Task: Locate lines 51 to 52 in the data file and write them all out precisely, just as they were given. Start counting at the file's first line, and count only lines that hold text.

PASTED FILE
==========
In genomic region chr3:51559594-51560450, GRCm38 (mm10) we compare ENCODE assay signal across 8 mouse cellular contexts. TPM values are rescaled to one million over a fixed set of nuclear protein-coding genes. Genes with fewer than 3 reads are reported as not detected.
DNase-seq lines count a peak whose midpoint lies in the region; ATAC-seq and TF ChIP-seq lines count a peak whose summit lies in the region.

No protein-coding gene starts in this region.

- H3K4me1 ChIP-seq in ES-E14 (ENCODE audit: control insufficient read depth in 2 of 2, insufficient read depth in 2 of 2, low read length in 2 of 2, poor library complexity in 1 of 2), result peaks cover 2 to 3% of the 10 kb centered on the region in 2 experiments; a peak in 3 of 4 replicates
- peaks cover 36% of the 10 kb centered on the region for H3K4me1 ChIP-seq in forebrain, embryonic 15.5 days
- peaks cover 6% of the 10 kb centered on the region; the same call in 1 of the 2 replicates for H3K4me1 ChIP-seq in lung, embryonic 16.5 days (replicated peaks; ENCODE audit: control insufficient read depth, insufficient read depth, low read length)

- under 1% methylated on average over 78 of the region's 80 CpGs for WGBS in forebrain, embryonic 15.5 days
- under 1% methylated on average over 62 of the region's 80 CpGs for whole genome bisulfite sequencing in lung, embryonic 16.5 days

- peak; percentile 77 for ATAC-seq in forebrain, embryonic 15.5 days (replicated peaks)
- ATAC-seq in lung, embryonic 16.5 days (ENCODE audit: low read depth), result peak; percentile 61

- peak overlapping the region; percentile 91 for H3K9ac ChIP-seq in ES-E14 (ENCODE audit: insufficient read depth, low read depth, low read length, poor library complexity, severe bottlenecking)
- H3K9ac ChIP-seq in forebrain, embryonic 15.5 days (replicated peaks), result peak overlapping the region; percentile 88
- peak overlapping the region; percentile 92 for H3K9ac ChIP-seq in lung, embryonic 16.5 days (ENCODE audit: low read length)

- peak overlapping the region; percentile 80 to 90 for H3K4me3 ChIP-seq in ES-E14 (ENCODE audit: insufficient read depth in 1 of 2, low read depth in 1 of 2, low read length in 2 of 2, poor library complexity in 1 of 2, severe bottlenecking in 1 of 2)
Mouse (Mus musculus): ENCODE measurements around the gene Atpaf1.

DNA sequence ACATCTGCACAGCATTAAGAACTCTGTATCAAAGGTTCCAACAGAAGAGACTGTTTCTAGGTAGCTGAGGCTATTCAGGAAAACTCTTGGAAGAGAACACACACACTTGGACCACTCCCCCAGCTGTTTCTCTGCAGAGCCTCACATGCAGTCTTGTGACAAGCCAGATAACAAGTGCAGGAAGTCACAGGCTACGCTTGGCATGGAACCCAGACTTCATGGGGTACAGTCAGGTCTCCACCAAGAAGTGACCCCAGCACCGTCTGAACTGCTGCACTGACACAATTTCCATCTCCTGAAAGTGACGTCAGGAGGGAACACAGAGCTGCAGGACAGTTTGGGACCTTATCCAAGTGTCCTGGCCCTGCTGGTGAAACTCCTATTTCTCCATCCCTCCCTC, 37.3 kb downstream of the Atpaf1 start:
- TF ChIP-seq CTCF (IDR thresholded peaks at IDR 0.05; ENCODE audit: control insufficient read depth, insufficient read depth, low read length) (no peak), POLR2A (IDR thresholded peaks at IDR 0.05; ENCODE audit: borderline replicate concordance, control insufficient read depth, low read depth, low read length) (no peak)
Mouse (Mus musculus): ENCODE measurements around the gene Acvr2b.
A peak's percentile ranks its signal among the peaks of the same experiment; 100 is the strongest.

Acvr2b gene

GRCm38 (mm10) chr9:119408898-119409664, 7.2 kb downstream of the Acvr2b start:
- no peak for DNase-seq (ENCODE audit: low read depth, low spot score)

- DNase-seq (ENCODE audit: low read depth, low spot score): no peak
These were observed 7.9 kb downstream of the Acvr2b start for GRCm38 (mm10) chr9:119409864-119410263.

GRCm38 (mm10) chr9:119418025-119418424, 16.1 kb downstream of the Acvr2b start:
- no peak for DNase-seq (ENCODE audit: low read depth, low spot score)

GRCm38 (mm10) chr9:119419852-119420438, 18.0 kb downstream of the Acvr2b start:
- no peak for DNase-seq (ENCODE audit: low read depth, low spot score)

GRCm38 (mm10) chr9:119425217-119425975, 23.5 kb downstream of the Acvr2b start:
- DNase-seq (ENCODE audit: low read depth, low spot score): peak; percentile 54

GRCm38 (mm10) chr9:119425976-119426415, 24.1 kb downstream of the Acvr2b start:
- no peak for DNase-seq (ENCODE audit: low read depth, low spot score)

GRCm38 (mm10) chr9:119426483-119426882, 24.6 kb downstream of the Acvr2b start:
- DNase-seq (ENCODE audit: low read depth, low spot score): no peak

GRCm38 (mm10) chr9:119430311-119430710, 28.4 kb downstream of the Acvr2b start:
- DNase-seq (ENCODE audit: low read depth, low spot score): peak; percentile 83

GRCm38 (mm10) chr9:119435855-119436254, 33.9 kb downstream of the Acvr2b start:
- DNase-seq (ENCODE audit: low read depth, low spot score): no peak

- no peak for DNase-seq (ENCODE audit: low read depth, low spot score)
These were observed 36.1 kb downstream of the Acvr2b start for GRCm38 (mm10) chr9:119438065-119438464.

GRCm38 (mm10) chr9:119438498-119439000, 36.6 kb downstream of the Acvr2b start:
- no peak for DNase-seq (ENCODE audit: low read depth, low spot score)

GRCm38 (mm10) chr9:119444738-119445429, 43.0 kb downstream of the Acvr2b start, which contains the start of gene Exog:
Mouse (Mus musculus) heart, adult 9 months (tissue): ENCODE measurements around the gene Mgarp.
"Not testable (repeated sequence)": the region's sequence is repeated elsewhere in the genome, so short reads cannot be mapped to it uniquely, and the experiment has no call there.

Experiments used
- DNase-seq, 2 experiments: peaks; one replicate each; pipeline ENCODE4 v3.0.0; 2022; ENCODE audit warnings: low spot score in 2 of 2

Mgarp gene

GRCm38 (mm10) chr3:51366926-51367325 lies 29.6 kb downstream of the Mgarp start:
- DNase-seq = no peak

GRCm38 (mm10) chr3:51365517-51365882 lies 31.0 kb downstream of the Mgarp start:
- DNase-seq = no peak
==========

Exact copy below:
GRCm38 (mm10) chr3:51365517-51365882 lies 31.0 kb downstream of the Mgarp start:
- DNase-seq = no peak